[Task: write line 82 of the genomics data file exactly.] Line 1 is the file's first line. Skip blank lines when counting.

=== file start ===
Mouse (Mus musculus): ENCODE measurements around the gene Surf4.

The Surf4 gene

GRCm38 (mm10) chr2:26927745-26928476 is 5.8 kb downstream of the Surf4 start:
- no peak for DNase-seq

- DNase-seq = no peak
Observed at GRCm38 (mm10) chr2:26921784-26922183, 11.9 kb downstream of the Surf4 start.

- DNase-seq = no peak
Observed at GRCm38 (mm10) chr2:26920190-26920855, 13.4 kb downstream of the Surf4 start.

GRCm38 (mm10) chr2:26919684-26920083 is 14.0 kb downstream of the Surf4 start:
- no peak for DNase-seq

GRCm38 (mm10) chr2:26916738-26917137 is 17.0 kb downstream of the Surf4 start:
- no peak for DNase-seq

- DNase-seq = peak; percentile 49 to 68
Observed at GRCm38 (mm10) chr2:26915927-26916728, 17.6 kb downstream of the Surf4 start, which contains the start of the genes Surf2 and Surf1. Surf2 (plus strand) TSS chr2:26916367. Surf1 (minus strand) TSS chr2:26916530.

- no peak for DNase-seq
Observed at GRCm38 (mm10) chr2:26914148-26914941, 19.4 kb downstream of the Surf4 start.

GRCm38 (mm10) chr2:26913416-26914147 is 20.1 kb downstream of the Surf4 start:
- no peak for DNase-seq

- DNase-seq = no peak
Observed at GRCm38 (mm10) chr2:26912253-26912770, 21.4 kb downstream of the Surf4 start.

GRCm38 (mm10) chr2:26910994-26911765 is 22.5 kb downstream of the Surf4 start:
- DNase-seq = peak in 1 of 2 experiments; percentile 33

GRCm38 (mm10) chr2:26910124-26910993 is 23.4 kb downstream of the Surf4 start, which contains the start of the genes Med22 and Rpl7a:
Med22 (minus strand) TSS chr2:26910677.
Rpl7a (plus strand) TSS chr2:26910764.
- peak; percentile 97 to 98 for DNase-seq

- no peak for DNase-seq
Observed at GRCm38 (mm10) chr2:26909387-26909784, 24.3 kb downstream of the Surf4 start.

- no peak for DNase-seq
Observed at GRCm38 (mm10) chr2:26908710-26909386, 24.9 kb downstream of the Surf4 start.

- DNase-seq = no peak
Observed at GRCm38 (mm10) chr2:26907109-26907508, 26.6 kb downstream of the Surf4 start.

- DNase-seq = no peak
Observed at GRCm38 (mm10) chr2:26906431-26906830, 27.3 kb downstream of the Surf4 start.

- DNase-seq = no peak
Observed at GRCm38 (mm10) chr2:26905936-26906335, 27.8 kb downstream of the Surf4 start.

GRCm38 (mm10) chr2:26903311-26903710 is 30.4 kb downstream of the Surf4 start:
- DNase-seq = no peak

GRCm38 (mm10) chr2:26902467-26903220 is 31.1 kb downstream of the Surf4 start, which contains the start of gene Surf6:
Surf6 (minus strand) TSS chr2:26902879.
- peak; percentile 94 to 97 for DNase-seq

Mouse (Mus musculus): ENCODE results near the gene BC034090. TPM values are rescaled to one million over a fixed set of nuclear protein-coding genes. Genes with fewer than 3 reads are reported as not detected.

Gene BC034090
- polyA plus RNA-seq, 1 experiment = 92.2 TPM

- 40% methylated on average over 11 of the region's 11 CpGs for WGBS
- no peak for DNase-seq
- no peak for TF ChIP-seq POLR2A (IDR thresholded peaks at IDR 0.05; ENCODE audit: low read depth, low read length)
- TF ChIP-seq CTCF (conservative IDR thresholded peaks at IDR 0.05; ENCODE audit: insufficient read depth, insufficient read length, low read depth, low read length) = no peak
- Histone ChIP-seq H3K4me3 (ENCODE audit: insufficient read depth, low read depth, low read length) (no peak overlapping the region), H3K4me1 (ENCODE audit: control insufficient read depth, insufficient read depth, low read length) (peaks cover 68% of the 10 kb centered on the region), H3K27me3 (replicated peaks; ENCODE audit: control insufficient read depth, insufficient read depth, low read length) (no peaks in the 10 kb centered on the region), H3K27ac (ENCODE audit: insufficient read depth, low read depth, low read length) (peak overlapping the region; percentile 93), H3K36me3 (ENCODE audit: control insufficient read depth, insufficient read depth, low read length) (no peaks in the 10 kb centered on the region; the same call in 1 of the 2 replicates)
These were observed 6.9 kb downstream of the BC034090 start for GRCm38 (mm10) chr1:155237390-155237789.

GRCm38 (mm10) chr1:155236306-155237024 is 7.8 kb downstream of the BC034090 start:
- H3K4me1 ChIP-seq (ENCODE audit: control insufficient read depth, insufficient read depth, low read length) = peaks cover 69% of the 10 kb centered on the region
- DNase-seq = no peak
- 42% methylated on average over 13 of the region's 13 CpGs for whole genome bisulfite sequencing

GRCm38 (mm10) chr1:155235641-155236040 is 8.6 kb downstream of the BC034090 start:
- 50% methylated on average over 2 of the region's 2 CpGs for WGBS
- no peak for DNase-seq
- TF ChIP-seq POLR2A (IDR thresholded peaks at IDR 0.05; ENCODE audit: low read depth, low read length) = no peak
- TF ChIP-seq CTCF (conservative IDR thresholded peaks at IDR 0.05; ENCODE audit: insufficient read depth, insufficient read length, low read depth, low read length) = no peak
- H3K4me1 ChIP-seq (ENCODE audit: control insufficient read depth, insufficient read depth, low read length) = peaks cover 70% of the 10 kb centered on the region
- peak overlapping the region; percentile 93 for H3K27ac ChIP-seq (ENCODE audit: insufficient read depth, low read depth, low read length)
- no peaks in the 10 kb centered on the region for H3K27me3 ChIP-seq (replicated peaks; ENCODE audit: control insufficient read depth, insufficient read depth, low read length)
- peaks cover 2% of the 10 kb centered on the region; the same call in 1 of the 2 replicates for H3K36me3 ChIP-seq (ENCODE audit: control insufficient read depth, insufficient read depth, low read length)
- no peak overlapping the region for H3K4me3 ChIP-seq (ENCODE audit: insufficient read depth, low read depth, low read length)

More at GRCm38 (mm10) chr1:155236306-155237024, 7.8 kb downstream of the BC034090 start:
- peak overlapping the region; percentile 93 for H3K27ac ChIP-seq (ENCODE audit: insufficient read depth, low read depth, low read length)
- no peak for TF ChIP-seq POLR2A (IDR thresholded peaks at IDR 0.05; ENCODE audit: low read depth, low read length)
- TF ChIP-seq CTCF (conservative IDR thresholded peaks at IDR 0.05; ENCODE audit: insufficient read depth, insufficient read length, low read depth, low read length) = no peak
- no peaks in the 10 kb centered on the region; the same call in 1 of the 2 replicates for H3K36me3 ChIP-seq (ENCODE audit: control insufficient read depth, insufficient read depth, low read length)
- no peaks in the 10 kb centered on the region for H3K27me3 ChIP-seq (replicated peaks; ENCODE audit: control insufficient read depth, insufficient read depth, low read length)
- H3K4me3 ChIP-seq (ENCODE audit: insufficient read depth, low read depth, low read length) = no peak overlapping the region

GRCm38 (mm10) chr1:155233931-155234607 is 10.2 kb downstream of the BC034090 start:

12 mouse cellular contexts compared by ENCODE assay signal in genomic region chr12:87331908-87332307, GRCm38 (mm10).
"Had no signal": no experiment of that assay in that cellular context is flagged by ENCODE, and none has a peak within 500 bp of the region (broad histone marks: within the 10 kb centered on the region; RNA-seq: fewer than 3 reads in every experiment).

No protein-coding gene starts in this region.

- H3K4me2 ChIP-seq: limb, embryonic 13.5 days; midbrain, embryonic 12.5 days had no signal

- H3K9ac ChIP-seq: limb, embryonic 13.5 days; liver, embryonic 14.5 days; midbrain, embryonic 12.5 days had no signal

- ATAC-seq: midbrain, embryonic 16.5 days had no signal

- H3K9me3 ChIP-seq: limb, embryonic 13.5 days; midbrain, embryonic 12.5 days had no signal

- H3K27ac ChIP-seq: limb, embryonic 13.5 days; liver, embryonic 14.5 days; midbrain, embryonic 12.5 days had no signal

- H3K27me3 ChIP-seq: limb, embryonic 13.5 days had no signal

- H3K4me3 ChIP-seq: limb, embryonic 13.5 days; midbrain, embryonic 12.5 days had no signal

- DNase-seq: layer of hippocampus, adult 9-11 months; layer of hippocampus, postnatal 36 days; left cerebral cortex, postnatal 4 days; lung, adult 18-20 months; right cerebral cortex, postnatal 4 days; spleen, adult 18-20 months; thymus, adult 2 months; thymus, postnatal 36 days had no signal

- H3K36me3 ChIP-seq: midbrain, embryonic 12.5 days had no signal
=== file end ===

- H3K4me3 ChIP-seq: limb, embryonic 13.5 days; midbrain, embryonic 12.5 days had no signal